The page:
The role of HR leaders has never been more important, as organizations struggle to keep up with near-daily changes to the world of work ushered in by the coronavirus pandemic and other global challenges. With such a tall order for HR leaders, it’s beneficial to look to industry experts for their experience and guidance. Earlier this year, HRE and the HR Tech Conference unveiled the second edition of the Top 100 HR Tech Influencers, comprised of HR, business and technology leaders whose insights are needed now more than ever.
Influencer Brian Kropp, chief of research and vice president at Gartner, says the challenges of 2020 have the potential to make empathy a cornerstone of human resources, a shift that tech will undoubtedly support. Kropp recently spoke with HRE about this and other trends on the horizon.
HRE: What will work look like in 2021, and what is that based on?
Kropp: One of the biggest things that has been revealed by the pandemic is the need for companies, and for HR, to become more humane. We have had the opportunity to look inside the homes of our employees and to better understand the unique challenges and situations that they face. Based on these experiences, HR has learned that they need to offer a different type of “deal” to their employees. A deal that is more centered on the emotional and social needs that their employees have, not just the rational needs. Specifically, HR will work with employees to develop a work relationship that pursues radical flexibility over where, when and how much employees work. Employers will work with employees to build a shared purpose around the political, social and cultural issues of the day. Employers will also build deeper connections with their employees to become more deeply involved in the personal and family lives of their employees. These shifts all reflect the more humane deal that will define the employee-employer relationship in 2021 and beyond.
HRE: What HR tech trend that was gaining steam before COVID-19 has been most disrupted? Why and what’s replacing it, if anything?
Kropp: There is an HR tech trend that has been dramatically accelerated by the pandemic: employee monitoring. Roughly one-third of companies have purchased new employee monitoring software to track their remote employees. This software encompasses everything from tracking how often employees are at their laptop, what websites they are looking at, tracking their eye movements through their camera and other approaches. The reason for this dramatic increase is not only due to the massive increase of remote work during the pandemic, but also due to the expected continued increase in remote work that will continue even after a vaccine is widely put in place. With this move to a more remote workforce, managers are less able to actually see and track the performance of their employees. Given their concerns about whether or not employees are actually working, they have responded with this use of employee monitoring technology as a proxy for measuring employee performance.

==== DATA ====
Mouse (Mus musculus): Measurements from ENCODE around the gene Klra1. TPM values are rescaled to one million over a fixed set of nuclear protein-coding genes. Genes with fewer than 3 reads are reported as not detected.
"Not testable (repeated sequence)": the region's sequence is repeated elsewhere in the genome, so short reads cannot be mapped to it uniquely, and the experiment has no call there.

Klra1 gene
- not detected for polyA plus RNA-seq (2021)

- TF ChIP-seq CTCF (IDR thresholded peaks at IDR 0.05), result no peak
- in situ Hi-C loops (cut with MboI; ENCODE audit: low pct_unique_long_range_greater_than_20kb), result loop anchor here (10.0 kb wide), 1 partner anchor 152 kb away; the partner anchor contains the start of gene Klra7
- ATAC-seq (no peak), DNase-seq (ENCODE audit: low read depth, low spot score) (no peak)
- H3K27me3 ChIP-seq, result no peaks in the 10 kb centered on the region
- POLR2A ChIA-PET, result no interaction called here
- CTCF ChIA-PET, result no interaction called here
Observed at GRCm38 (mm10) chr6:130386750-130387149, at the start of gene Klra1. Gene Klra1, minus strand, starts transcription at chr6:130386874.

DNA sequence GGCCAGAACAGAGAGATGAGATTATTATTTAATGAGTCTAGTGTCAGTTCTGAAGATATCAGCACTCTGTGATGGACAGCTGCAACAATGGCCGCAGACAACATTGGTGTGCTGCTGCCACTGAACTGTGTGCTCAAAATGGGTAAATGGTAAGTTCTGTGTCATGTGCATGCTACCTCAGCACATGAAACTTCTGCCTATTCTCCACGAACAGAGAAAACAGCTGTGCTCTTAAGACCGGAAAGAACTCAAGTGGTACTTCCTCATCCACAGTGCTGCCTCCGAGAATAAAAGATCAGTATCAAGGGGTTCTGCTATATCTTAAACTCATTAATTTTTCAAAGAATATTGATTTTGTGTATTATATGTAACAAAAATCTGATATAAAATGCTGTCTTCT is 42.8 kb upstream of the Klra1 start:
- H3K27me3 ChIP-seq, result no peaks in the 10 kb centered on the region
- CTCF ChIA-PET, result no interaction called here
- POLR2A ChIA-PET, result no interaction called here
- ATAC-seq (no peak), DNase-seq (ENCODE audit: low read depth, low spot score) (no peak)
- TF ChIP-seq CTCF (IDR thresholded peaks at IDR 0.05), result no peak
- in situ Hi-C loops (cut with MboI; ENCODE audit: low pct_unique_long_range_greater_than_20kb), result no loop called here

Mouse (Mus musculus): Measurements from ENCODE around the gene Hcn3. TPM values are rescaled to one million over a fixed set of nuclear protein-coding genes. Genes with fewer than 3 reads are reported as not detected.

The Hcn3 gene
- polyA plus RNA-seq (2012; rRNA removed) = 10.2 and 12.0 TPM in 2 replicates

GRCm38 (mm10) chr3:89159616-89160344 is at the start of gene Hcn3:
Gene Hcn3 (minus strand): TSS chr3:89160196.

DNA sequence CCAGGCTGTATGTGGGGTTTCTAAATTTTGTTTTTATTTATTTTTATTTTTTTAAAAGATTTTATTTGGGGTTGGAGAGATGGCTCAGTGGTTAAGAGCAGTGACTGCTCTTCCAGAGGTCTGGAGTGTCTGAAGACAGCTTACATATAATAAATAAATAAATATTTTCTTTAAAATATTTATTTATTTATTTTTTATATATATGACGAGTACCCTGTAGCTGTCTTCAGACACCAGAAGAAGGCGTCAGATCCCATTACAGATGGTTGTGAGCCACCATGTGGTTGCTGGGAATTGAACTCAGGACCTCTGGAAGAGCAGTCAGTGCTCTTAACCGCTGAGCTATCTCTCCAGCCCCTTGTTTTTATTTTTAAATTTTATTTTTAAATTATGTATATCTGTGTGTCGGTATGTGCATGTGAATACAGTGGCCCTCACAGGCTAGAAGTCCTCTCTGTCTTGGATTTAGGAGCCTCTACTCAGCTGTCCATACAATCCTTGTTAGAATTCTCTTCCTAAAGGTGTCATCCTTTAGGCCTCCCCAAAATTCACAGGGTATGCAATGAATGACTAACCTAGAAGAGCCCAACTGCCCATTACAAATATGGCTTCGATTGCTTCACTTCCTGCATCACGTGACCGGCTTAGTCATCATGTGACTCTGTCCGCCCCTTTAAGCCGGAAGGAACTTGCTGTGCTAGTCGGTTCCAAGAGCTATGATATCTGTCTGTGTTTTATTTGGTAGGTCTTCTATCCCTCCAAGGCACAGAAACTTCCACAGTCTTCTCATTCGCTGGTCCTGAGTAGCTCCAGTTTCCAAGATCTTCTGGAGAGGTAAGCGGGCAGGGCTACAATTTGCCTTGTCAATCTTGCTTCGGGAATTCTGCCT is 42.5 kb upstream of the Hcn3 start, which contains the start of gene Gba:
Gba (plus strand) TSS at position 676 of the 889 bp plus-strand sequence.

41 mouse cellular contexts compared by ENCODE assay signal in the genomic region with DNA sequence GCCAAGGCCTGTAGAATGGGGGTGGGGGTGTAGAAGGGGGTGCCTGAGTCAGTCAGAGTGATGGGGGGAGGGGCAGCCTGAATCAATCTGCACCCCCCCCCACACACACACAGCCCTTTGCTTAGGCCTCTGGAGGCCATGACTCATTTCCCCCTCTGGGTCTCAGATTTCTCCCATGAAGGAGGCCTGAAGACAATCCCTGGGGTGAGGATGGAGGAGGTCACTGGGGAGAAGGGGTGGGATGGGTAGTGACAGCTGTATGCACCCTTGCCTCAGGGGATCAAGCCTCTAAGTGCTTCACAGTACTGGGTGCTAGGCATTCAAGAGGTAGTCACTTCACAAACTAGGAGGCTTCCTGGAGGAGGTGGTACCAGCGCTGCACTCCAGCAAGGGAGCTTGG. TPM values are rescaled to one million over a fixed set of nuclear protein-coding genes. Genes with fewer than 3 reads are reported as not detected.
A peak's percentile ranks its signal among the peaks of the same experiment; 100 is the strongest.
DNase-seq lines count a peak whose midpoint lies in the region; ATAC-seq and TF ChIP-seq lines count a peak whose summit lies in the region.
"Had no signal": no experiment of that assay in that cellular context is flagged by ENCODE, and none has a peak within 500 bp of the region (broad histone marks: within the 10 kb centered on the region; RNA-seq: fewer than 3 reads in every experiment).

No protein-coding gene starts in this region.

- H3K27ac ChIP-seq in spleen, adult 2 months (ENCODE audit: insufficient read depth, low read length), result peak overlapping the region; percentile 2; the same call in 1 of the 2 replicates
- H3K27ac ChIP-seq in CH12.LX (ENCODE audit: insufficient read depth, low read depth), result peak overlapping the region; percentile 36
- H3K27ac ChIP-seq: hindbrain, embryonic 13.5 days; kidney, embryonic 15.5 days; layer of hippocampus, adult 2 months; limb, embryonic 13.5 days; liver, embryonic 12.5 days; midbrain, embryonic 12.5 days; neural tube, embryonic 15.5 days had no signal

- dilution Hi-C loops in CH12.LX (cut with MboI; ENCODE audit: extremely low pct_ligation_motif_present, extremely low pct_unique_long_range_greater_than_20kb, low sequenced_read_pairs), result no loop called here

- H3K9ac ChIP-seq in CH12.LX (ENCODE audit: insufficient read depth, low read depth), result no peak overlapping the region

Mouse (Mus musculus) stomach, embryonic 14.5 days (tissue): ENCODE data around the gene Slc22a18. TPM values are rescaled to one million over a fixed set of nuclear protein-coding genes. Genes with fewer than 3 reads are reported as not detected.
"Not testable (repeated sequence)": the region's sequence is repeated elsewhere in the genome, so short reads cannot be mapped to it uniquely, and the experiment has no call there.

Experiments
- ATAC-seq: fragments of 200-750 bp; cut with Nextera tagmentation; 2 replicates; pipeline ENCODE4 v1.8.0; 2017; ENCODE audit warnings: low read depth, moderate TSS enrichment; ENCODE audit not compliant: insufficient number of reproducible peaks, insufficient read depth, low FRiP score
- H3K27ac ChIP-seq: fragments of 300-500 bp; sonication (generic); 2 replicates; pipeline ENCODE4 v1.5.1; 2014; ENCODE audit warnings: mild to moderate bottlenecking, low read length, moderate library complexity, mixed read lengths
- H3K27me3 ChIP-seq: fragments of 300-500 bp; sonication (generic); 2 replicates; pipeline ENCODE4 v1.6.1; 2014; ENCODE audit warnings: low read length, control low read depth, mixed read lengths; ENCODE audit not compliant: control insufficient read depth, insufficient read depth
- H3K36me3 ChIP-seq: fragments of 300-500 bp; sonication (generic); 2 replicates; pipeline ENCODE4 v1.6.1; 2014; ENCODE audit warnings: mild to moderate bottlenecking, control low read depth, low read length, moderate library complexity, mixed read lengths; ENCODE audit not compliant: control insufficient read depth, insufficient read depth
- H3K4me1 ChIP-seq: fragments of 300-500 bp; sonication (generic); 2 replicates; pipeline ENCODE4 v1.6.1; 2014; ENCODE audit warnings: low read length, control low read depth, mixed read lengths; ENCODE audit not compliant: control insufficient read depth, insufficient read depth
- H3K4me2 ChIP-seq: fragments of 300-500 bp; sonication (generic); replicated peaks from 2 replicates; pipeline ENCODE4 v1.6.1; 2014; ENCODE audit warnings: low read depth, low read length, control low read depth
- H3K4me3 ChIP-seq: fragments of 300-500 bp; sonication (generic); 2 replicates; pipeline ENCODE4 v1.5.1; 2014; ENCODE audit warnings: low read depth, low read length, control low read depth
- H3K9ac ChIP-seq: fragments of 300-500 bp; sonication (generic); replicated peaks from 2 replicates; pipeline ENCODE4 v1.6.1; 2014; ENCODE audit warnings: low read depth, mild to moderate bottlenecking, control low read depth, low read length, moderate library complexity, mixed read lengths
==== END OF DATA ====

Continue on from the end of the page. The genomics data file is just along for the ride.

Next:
The challenge with using this new technology is balancing the value of it with the question of employee trust. As monitoring increases, HR needs to balance the data and information that is collected through these tools with employee comfort levels over tracking and monitoring. Striking this right balance will be critical for HR going forward.
HRE: What HR technologies and applications should vendors be working on right now? Why?
Kropp: When comparing remote employees to non-remote employees, there is a very interesting trend that emerges. Even though performance between the two types of employees is comparable, managers are twice as likely to give negative, corrective feedback to remote employees compared to in-office employees. In addition, in-office employees receive twice as much positive, affirming feedback compared to remote employees. Keep in mind, this feedback differential is occurring even though there is no difference in performance between remote and in-office employees. HR executives need to be examining new types of technologies that support managers in providing balanced and appropriate feedback for their in-office employees compared to their remote employees.
Related: What COVID means to compensation
In addition, even with the same performance scores, managers are likely to give in-office employees a larger raise than employees who work remote. This gap in compensation decisions based on where people work, rather than based on the contributions that employees make, is hugely problematic. HR executives need to make investments in technologies that are ensuring fairness in compensation decisions between these two types of employees.